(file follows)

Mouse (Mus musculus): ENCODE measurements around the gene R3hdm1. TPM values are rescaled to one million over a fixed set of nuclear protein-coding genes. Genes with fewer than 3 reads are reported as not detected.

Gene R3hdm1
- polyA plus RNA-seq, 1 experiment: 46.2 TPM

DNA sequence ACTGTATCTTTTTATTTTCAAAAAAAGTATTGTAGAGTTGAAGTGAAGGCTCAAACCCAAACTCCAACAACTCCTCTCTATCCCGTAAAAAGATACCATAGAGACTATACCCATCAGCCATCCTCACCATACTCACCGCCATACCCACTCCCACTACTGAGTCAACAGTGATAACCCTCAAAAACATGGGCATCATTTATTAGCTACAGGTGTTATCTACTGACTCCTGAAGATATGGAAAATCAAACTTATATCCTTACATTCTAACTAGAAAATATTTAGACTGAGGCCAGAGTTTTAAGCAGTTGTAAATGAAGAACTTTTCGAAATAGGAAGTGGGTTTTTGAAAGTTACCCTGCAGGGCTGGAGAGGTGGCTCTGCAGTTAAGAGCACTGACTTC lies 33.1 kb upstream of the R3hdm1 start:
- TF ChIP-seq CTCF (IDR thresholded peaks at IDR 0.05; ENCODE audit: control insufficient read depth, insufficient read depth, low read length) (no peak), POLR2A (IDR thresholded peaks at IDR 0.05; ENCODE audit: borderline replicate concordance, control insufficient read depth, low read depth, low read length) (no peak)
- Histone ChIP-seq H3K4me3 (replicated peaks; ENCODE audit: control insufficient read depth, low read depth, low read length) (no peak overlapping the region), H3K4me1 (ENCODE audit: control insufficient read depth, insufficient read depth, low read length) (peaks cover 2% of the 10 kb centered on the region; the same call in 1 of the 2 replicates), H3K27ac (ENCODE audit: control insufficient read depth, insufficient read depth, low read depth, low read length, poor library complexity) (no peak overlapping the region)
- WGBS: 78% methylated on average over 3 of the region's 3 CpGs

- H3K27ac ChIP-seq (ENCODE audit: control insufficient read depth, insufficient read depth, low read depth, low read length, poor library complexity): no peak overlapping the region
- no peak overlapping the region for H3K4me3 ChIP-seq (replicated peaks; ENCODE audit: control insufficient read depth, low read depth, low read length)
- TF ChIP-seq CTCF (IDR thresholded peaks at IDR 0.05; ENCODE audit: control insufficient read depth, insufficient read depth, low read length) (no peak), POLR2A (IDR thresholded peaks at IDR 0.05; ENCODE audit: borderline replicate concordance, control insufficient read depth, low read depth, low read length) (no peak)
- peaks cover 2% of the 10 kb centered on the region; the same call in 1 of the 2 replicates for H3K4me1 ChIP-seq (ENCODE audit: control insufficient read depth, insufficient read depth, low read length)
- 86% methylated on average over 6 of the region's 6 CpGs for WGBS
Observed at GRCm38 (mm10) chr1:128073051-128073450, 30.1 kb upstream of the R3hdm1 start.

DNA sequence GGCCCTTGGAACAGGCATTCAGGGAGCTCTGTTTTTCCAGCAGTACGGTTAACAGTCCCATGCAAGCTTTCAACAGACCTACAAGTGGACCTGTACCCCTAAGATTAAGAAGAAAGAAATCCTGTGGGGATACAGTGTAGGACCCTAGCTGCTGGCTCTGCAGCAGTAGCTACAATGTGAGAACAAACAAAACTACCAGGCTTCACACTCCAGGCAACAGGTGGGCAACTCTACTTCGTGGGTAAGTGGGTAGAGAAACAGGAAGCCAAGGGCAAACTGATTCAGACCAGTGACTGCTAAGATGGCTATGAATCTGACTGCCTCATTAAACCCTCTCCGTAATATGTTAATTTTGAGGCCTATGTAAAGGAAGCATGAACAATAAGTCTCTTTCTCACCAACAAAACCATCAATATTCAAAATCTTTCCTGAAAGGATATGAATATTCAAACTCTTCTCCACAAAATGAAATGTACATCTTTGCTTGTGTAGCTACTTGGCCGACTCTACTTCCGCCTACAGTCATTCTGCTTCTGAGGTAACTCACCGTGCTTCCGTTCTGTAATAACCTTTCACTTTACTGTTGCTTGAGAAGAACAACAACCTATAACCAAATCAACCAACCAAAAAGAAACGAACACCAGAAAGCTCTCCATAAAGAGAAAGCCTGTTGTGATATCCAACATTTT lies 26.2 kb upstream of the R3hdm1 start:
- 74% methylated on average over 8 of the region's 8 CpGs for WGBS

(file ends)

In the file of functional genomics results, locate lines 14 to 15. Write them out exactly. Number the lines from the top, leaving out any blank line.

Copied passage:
DNA sequence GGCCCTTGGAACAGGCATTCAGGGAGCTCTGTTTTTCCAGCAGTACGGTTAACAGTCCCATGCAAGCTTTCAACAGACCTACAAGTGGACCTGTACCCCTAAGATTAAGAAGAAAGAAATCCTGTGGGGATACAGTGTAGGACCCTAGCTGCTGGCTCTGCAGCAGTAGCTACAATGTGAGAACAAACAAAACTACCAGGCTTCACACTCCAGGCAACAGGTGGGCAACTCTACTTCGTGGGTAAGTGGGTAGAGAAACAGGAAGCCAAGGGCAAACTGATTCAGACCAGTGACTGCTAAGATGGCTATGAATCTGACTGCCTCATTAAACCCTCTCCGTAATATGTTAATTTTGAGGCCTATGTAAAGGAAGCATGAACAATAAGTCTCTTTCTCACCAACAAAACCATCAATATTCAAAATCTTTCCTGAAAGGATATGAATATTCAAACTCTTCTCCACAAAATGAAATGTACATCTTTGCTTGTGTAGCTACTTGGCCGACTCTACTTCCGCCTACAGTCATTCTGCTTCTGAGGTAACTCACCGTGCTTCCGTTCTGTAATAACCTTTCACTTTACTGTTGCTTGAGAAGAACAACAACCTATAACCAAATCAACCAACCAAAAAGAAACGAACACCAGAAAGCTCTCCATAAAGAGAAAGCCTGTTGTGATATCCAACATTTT lies 26.2 kb upstream of the R3hdm1 start:
- 74% methylated on average over 8 of the region's 8 CpGs for WGBS